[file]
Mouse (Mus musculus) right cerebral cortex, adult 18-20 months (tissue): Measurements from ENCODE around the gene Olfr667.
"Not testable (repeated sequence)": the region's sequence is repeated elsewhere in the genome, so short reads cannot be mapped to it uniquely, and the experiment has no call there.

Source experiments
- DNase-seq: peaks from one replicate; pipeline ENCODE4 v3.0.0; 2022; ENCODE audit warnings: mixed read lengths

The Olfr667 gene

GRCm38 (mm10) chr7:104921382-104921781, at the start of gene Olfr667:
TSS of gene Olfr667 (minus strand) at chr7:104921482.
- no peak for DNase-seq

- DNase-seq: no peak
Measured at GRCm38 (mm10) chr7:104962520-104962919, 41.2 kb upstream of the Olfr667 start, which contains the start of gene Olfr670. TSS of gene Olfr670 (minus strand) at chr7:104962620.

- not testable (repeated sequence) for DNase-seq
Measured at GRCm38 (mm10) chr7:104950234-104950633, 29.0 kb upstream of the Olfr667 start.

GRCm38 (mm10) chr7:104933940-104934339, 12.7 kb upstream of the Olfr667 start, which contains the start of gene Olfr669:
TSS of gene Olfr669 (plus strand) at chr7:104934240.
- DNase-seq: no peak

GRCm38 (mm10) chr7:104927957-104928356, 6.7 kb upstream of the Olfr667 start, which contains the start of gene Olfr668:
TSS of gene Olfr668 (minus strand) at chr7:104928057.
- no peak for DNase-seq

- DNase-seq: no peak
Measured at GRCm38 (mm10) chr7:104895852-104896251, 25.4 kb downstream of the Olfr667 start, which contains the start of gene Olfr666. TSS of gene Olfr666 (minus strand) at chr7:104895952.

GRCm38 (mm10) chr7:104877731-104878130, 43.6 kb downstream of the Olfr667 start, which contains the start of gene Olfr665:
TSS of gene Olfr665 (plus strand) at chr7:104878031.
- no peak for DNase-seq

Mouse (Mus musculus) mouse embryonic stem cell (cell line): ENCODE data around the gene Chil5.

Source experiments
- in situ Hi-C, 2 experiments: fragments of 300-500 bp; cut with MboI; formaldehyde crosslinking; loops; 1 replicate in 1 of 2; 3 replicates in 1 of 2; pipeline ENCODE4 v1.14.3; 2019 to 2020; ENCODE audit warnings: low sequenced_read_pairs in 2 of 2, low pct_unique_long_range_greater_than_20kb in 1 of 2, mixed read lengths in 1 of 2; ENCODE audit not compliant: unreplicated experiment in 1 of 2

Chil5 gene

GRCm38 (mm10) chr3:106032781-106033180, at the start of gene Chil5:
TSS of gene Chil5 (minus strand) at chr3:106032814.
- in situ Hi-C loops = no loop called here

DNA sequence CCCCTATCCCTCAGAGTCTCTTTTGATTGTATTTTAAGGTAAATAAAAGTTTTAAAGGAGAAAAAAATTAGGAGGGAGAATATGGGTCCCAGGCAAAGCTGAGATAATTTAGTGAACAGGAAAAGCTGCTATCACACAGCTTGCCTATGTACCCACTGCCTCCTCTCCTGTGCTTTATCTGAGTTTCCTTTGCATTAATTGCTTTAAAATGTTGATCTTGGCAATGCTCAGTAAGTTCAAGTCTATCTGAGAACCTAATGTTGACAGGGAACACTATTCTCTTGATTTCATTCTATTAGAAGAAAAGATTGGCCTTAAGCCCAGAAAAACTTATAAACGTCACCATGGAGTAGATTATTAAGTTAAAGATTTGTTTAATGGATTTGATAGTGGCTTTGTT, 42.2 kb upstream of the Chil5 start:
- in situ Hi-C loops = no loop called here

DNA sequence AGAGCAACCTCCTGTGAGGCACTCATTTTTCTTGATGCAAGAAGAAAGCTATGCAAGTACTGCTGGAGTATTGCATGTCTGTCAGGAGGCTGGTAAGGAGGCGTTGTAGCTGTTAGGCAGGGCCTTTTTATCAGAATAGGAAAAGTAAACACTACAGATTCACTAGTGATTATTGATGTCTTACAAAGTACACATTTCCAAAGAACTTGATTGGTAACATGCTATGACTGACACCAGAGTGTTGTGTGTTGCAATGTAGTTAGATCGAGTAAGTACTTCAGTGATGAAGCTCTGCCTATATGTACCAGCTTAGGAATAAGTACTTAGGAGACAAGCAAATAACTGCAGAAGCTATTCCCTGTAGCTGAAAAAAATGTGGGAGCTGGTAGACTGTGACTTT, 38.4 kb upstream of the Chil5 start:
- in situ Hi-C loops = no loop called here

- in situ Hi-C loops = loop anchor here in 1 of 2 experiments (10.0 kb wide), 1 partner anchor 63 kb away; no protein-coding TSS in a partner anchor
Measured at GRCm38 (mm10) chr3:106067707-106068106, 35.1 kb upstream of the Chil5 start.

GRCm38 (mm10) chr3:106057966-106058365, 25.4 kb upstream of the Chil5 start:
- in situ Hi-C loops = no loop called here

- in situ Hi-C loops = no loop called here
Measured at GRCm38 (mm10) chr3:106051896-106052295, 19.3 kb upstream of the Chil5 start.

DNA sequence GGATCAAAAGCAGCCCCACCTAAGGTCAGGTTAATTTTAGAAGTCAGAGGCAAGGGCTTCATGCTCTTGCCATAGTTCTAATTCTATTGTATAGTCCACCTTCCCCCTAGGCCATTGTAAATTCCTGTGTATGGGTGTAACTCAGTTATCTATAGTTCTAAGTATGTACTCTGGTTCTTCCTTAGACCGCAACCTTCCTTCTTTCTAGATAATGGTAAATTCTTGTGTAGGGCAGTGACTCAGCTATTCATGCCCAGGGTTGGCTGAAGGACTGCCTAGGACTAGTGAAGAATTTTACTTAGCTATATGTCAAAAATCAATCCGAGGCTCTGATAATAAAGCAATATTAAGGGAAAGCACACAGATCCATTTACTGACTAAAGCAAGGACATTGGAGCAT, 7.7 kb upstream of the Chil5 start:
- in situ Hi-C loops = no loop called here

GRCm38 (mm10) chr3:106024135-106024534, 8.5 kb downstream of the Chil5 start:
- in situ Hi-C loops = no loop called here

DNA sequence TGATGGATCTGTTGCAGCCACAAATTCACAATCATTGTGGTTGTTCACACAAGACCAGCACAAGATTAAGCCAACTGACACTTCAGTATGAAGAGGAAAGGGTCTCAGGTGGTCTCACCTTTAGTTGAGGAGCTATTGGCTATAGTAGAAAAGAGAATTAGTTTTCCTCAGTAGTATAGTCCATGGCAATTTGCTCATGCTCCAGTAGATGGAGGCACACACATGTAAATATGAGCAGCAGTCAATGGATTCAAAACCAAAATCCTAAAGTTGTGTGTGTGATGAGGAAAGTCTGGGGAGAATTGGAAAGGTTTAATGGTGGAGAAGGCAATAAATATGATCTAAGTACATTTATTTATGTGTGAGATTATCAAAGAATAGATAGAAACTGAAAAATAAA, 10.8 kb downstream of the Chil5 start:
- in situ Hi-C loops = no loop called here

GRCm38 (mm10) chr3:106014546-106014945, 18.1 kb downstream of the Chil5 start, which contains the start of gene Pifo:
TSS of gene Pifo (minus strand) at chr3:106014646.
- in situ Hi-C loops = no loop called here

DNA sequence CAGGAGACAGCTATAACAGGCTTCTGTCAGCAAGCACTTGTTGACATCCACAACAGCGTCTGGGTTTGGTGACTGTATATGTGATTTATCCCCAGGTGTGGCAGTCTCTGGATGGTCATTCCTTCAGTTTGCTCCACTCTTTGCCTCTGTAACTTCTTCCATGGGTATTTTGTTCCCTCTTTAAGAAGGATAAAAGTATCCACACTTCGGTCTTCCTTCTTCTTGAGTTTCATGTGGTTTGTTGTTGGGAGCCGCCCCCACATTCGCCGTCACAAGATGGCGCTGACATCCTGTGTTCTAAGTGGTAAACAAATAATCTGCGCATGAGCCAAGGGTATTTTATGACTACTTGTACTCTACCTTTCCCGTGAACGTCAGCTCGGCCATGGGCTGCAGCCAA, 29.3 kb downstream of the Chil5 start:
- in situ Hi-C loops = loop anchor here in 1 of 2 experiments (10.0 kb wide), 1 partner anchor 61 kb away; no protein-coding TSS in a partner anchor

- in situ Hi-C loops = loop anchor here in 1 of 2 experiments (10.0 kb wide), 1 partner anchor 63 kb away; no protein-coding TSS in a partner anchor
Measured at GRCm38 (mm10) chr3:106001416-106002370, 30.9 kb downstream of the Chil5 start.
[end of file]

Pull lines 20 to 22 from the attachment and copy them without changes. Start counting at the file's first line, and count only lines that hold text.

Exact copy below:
Measured at GRCm38 (mm10) chr7:104895852-104896251, 25.4 kb downstream of the Olfr667 start, which contains the start of gene Olfr666. TSS of gene Olfr666 (minus strand) at chr7:104895952.

GRCm38 (mm10) chr7:104877731-104878130, 43.6 kb downstream of the Olfr667 start, which contains the start of gene Olfr665:
TSS of gene Olfr665 (plus strand) at chr7:104878031.